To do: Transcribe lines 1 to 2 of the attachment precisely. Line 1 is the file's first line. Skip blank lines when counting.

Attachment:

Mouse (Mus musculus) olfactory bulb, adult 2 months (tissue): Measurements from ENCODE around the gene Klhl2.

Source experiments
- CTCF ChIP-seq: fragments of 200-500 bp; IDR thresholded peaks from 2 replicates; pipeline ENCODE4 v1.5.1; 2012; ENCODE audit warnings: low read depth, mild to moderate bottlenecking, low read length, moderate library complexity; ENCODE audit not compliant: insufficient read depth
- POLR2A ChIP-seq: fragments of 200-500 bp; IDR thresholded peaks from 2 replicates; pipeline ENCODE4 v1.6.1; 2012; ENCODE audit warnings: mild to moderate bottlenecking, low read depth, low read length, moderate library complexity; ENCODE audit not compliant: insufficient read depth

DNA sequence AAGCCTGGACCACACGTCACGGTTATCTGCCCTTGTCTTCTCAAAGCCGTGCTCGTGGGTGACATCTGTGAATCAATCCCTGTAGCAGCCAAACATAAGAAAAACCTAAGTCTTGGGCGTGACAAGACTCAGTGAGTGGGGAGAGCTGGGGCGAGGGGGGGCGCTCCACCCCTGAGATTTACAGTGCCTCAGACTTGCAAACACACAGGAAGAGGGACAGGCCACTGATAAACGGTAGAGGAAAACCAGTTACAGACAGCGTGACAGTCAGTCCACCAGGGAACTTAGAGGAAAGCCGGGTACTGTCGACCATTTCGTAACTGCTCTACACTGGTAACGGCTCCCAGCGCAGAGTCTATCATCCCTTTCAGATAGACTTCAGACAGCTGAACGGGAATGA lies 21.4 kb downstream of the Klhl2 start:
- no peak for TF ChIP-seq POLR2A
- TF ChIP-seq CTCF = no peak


Mouse (Mus musculus) olfactory bulb, adult 2 months (tissue): Measurements from ENCODE around the gene Klhl2.

Source experiments